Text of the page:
Tag Archives: El Paso


Chilaquiles are a dish that you make with leftovers. The basic recipe calls for three ingredients: stale corn tortillas, salsa (either red or green), and cheese. It is perfect for breakfast. The first time I ever had it was when a community health worker brought  a hot casserole to a staff breakfast in our clinic in the colonias southeast of El Paso. Since then, I have had chilaquiles many times in Saltillo, Mexico, gatherings in many small towns, and in Santa Fe.

The beauty of the dish is that you can dress it up as much as you wish with lots of other ingredients. That way you can turn it into a party dish. In fact, Texans have done just that. The famous Texas buffet dish, King Ranch Chicken, is basically chilaquiles made with canned mushroom, chicken, and celery soups instead of salsa.

Chilaquiles are perfect for cleaning out the refrigerator (It seems like I am always cleaning out the refrigerator). That is exactly what I did in anticipation of “Senior Day” at the local grocery store when the elderly (me) get a 10% discount on their grocery bill. I had a big can of El Pato brand green enchilada sauce (The Duck, hecho in México) that had been sitting in the pantry for months if not years. I also had a lot of stale corn tortillas. Of course I always have a bunch of stale corn tortillas. As to the enchilada sauce, it was way too vinegary for my taste. You would be better off to make your own. But then this would no longer be a recipe that you can toss together after you get home from work. I also had some cooked chicken, scallions, and snacking peppers that needed to be used. The only other ingredient I needed was cheese. For this dish I cheated and got shredded Mexican cheese from the grocery store. This is a combination of Cheddar, Monterrey jack, queso de quesadilla, and asadero that they sell for tacos and enchiladas. Again, you can just grate your own. Mozzarella works for asadero. Mushrooms would be a good addition. Just let your imagination and what needs to be used up be your guides. Here’s the recipe.


Green Chicken Chilaquiles


  • stale corn tortillas, about 1 dozen
  • vegetable oil
  • 28 ounces (one large can) green enchilada sauce
  • snacking peppers, about 10, sliced thinly
  • 6 scallions, cleaned and sliced, including the green tops
  • 1 chicken breast, cooked and shredded
  • Mexican shredded cheese, about ¾ pound
  • sour cream
  • fried eggs, preferably sunny-side up (optional)


  1. Cut the tortillas into eighths and fry in the vegetable oil until lightly crisp. Drain and set aside.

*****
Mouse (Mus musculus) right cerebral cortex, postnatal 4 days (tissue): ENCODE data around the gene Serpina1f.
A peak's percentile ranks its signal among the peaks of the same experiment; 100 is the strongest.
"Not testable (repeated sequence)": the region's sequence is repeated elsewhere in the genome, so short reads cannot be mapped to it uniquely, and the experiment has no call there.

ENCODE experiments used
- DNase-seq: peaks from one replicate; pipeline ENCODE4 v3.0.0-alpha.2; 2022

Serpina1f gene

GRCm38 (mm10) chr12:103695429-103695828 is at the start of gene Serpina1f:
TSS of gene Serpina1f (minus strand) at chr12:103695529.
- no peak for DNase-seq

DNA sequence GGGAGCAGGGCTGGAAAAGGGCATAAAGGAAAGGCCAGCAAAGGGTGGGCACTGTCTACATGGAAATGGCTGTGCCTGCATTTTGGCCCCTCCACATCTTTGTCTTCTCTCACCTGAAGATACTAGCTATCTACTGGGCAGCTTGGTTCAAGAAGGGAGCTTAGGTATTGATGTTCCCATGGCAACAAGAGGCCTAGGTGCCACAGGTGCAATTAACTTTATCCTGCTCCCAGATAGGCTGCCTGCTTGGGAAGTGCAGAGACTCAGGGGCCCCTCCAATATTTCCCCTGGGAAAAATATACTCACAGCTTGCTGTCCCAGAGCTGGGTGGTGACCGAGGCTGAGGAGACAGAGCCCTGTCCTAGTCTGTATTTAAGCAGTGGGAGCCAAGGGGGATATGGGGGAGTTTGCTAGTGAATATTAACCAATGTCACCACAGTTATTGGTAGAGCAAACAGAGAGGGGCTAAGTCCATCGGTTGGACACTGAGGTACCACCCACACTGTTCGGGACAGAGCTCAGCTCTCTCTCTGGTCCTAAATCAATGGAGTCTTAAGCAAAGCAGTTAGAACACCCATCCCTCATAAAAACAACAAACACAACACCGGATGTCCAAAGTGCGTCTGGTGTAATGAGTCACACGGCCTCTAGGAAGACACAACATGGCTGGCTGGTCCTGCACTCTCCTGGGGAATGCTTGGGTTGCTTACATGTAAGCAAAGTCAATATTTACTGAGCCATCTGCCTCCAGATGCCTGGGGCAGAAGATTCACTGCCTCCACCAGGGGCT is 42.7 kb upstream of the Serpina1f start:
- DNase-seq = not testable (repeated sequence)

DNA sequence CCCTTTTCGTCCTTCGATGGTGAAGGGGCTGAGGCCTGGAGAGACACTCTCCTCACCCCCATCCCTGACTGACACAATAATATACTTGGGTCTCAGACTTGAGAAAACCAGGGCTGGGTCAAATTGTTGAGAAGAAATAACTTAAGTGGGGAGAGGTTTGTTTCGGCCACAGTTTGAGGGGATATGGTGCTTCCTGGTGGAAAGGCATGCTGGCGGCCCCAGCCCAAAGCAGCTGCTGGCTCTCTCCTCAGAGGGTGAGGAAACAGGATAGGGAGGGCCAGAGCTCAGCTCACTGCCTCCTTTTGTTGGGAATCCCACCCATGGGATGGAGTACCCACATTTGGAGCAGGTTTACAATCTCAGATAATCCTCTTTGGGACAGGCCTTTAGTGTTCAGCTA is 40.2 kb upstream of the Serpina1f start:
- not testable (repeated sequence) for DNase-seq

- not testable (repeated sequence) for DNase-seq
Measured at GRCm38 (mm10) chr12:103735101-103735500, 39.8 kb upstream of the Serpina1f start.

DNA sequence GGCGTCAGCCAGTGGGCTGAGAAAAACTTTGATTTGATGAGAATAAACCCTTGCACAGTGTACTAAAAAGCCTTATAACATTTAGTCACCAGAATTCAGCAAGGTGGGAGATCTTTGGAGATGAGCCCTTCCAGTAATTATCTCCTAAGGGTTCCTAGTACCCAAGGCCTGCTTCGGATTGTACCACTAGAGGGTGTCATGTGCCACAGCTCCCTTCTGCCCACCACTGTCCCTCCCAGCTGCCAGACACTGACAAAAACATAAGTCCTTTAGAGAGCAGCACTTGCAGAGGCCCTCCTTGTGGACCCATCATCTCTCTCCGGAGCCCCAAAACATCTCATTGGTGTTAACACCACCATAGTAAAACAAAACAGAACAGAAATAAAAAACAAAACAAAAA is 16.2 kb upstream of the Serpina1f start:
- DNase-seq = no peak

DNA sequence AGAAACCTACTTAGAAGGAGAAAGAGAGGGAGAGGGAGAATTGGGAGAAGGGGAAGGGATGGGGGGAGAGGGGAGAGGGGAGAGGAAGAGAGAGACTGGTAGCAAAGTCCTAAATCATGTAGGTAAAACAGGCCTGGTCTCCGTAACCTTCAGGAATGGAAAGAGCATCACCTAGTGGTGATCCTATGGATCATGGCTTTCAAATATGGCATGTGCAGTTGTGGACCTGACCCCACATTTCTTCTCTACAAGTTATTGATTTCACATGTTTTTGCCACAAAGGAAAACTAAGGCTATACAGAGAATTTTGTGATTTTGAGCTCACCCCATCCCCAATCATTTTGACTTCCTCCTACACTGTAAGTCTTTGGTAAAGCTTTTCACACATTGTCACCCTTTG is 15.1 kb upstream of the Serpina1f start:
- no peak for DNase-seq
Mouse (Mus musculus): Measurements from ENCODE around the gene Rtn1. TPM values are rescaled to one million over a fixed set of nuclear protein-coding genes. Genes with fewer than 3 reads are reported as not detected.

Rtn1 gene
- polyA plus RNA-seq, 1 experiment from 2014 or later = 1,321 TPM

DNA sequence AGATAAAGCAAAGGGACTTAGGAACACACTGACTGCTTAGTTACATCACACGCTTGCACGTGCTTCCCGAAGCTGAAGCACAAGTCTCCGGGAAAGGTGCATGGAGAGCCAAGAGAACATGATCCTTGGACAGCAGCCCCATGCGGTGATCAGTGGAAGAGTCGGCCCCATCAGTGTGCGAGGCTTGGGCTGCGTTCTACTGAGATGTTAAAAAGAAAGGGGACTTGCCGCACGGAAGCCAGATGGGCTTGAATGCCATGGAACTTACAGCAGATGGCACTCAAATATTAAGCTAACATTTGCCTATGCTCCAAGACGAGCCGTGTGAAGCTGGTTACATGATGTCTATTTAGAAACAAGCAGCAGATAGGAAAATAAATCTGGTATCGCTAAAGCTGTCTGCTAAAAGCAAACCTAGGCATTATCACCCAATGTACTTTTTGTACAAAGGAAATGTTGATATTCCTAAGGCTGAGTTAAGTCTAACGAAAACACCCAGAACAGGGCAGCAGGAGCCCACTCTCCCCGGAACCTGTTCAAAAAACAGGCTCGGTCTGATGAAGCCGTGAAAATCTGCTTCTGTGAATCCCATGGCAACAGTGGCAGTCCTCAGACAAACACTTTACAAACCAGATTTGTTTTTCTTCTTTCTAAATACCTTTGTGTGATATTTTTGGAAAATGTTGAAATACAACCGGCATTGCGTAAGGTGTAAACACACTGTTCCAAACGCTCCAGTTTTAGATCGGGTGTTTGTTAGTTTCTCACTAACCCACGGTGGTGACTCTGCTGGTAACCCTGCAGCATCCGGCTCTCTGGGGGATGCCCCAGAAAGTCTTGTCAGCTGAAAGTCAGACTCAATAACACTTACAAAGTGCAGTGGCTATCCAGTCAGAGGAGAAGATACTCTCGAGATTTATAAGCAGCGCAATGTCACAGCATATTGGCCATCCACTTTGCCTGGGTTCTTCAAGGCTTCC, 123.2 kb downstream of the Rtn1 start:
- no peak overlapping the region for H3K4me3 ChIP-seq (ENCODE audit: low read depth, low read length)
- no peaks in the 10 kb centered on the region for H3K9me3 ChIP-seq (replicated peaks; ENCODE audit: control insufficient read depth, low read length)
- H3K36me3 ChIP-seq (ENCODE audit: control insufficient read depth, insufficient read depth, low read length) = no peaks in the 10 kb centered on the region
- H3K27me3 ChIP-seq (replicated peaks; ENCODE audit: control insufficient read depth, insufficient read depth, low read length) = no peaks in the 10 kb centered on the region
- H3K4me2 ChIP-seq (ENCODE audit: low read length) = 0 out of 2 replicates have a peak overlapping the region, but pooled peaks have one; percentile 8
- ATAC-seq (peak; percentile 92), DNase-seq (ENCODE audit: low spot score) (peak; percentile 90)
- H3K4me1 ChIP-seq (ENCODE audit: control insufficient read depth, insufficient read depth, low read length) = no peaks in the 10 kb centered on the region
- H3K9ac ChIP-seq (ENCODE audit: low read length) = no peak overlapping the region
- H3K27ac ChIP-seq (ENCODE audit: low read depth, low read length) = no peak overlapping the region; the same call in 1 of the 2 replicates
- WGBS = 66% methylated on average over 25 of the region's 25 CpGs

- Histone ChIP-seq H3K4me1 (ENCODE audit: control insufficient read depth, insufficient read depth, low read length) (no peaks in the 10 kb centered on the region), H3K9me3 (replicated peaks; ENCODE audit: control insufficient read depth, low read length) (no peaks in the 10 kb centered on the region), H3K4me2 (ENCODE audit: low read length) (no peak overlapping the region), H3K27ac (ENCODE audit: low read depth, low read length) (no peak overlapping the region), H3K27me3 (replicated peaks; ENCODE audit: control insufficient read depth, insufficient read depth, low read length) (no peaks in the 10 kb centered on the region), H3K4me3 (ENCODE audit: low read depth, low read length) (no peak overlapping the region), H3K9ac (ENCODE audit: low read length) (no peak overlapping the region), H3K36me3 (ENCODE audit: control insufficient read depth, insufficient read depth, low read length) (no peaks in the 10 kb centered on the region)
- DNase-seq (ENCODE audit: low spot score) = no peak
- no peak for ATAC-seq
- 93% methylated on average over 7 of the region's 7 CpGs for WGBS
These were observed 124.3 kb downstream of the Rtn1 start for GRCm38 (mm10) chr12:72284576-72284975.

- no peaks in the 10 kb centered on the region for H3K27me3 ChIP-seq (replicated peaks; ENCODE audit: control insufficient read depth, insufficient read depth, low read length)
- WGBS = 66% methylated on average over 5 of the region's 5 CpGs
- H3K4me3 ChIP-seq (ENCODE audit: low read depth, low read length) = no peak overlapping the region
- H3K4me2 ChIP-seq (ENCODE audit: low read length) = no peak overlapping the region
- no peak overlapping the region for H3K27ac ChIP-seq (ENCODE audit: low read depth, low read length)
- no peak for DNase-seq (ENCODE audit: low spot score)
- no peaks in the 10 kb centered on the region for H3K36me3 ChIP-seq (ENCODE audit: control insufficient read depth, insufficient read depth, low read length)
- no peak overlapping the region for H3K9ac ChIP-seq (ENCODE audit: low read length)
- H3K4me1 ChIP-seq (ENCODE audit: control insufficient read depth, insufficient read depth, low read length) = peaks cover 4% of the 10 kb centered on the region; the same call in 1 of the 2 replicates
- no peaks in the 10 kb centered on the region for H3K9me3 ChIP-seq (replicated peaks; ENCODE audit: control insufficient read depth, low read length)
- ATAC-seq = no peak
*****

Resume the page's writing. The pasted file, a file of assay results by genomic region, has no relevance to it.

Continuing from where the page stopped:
2. Lightly oil a 12 x 8 inch glass baking pan and place a thin layer of the enchilada sauce on the bottom.
  3. Arrange 1/3 of the tortilla pieces over the sauce so that it is completely covered.
  4. Arrange ½ of the sliced snacking peppers on top. Then a layer of ½ of the sliced scallions, ½ of the shredded chicken, and 1/3 of the grated cheese.  Dot with generous dabs of sour cream. Top with 1/3 of the remaining enchilada sauce.
  5. Arrange another layer of tortilla pieces on top. Then repeat the peppers, scallions, chicken, cheese, sour cream, and half of the remaining enchilada sauce.
  6. Arrange the final layer of tortilla pieces on top and cover with the remaining enchilada sauce. Generously sprinkle grated cheese over the top.
  7. Bake in the middle of an oven preheated to 350°F for one hour. Remove from the oven, and let rest for 10 minutes. Cut into squares and serve, topped with the optional fried eggs if desired.


Filed under Food, Photography, Recipes


This last week we drove down to El Paso, Texas, for the New Mexico Native Plant Society annual meeting. Yes, El Paso is in Texas, although there are many who wish it were in New Mexico: many of the residents of the city as well as many Texas politicians. El Paso is in the same time zone as New Mexico, an hour out of sync with almost all of Texas, and the population is decidedly different from those of Dallas and Houston. On top of that, it’s over five hundred miles from El Paso to Houston and San Antonio, and only thirty miles to the New Mexico border and a little over two hundred miles to Albuquerque. But the main reasons that El Paso is part of the New Mexico Native Plant Society is that the ecology (read desert) of El Paso is similar to much of New Mexico; both are on the edges of the Chihuahuan Desert and so the plants are very similar, unlike the live oaks and Spanish moss of East Texas.